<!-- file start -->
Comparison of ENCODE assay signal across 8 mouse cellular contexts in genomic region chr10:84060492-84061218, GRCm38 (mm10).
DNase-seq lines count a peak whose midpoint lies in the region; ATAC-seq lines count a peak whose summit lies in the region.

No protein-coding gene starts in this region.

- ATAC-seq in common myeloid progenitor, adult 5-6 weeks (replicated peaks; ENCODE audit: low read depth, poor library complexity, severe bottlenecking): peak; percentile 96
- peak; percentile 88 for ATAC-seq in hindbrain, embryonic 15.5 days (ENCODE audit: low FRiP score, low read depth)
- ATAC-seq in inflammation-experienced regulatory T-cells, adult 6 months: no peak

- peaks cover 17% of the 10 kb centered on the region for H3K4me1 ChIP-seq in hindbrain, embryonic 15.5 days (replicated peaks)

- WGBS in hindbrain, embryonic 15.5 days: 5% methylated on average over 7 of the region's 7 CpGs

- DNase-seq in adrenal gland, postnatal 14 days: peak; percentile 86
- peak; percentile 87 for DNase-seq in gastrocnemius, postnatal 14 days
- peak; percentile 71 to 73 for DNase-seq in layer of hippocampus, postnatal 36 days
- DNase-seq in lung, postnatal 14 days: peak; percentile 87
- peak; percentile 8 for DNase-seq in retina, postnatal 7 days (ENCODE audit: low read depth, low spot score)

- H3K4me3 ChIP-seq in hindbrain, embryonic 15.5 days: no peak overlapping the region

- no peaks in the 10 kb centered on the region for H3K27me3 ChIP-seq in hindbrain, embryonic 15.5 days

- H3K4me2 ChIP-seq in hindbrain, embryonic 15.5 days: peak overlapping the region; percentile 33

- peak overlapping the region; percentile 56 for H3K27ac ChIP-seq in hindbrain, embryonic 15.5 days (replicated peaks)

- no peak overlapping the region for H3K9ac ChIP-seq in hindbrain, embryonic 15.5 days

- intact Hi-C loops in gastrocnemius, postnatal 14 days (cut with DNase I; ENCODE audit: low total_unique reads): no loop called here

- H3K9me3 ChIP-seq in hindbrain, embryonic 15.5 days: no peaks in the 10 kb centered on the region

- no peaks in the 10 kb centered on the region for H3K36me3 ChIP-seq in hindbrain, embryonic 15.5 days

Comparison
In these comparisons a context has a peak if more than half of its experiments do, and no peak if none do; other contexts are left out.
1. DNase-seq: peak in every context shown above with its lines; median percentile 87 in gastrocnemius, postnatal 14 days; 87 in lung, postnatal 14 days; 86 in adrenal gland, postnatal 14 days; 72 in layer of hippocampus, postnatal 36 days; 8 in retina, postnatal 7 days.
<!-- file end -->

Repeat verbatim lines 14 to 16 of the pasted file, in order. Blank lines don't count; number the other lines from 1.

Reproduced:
- H3K4me3 ChIP-seq in hindbrain, embryonic 15.5 days: no peak overlapping the region

- no peaks in the 10 kb centered on the region for H3K27me3 ChIP-seq in hindbrain, embryonic 15.5 days

- H3K4me2 ChIP-seq in hindbrain, embryonic 15.5 days: peak overlapping the region; percentile 33